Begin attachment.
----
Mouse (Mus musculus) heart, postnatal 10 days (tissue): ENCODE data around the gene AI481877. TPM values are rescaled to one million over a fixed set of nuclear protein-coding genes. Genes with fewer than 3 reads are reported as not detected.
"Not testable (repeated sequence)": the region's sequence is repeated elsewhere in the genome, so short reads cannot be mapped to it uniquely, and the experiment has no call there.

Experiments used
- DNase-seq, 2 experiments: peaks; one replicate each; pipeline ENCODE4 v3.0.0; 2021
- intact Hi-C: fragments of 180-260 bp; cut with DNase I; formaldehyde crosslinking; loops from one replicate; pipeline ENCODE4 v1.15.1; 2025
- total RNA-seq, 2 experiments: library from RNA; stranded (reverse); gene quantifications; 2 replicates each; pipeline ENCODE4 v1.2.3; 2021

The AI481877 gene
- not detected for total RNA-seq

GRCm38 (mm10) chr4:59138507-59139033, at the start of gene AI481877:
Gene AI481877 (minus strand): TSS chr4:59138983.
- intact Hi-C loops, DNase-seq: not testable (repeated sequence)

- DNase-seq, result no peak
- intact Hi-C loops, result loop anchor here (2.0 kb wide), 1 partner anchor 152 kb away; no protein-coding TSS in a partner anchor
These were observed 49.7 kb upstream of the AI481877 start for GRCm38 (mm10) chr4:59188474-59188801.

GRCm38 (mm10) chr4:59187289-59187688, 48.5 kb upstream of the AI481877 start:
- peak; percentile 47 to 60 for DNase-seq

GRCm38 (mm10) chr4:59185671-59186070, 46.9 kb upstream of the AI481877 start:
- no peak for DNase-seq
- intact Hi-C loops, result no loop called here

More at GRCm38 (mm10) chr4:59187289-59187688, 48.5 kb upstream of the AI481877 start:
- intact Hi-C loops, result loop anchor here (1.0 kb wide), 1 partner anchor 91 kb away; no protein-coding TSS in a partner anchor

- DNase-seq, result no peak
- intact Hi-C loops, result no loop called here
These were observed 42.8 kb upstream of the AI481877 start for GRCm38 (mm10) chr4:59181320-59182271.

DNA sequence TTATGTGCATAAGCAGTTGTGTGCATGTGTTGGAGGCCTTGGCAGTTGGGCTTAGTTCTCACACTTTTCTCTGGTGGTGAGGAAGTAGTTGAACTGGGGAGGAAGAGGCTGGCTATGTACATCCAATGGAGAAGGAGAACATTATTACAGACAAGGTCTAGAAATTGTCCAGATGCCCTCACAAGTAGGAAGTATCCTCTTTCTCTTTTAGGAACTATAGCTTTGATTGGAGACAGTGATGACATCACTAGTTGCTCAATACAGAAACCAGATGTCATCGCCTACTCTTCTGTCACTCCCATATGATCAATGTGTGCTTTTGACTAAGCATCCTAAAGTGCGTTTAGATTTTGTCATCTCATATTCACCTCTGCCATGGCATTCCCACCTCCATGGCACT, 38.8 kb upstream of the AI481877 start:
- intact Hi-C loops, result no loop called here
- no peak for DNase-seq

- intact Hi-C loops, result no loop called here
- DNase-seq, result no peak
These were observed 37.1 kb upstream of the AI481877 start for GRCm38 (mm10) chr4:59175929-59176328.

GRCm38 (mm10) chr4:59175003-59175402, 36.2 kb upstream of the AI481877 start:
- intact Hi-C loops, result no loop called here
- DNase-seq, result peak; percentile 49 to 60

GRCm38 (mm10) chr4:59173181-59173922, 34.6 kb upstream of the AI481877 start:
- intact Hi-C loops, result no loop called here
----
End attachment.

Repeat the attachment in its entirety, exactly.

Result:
Mouse (Mus musculus) heart, postnatal 10 days (tissue): ENCODE data around the gene AI481877. TPM values are rescaled to one million over a fixed set of nuclear protein-coding genes. Genes with fewer than 3 reads are reported as not detected.
"Not testable (repeated sequence)": the region's sequence is repeated elsewhere in the genome, so short reads cannot be mapped to it uniquely, and the experiment has no call there.

Experiments used
- DNase-seq, 2 experiments: peaks; one replicate each; pipeline ENCODE4 v3.0.0; 2021
- intact Hi-C: fragments of 180-260 bp; cut with DNase I; formaldehyde crosslinking; loops from one replicate; pipeline ENCODE4 v1.15.1; 2025
- total RNA-seq, 2 experiments: library from RNA; stranded (reverse); gene quantifications; 2 replicates each; pipeline ENCODE4 v1.2.3; 2021

The AI481877 gene
- not detected for total RNA-seq

GRCm38 (mm10) chr4:59138507-59139033, at the start of gene AI481877:
Gene AI481877 (minus strand): TSS chr4:59138983.
- intact Hi-C loops, DNase-seq: not testable (repeated sequence)

- DNase-seq, result no peak
- intact Hi-C loops, result loop anchor here (2.0 kb wide), 1 partner anchor 152 kb away; no protein-coding TSS in a partner anchor
These were observed 49.7 kb upstream of the AI481877 start for GRCm38 (mm10) chr4:59188474-59188801.

GRCm38 (mm10) chr4:59187289-59187688, 48.5 kb upstream of the AI481877 start:
- peak; percentile 47 to 60 for DNase-seq

GRCm38 (mm10) chr4:59185671-59186070, 46.9 kb upstream of the AI481877 start:
- no peak for DNase-seq
- intact Hi-C loops, result no loop called here

More at GRCm38 (mm10) chr4:59187289-59187688, 48.5 kb upstream of the AI481877 start:
- intact Hi-C loops, result loop anchor here (1.0 kb wide), 1 partner anchor 91 kb away; no protein-coding TSS in a partner anchor

- DNase-seq, result no peak
- intact Hi-C loops, result no loop called here
These were observed 42.8 kb upstream of the AI481877 start for GRCm38 (mm10) chr4:59181320-59182271.

DNA sequence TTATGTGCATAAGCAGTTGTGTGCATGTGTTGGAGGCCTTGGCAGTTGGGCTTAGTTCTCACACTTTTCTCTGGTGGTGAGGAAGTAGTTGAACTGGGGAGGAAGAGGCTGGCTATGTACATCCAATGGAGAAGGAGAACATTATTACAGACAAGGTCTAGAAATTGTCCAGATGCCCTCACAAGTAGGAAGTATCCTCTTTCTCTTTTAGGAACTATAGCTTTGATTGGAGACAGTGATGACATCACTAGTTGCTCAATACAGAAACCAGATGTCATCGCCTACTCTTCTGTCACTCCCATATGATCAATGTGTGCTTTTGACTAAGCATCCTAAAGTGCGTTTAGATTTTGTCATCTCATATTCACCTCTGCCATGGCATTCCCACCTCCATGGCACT, 38.8 kb upstream of the AI481877 start:
- intact Hi-C loops, result no loop called here
- no peak for DNase-seq

- intact Hi-C loops, result no loop called here
- DNase-seq, result no peak
These were observed 37.1 kb upstream of the AI481877 start for GRCm38 (mm10) chr4:59175929-59176328.

GRCm38 (mm10) chr4:59175003-59175402, 36.2 kb upstream of the AI481877 start:
- intact Hi-C loops, result no loop called here
- DNase-seq, result peak; percentile 49 to 60

GRCm38 (mm10) chr4:59173181-59173922, 34.6 kb upstream of the AI481877 start:
- intact Hi-C loops, result no loop called here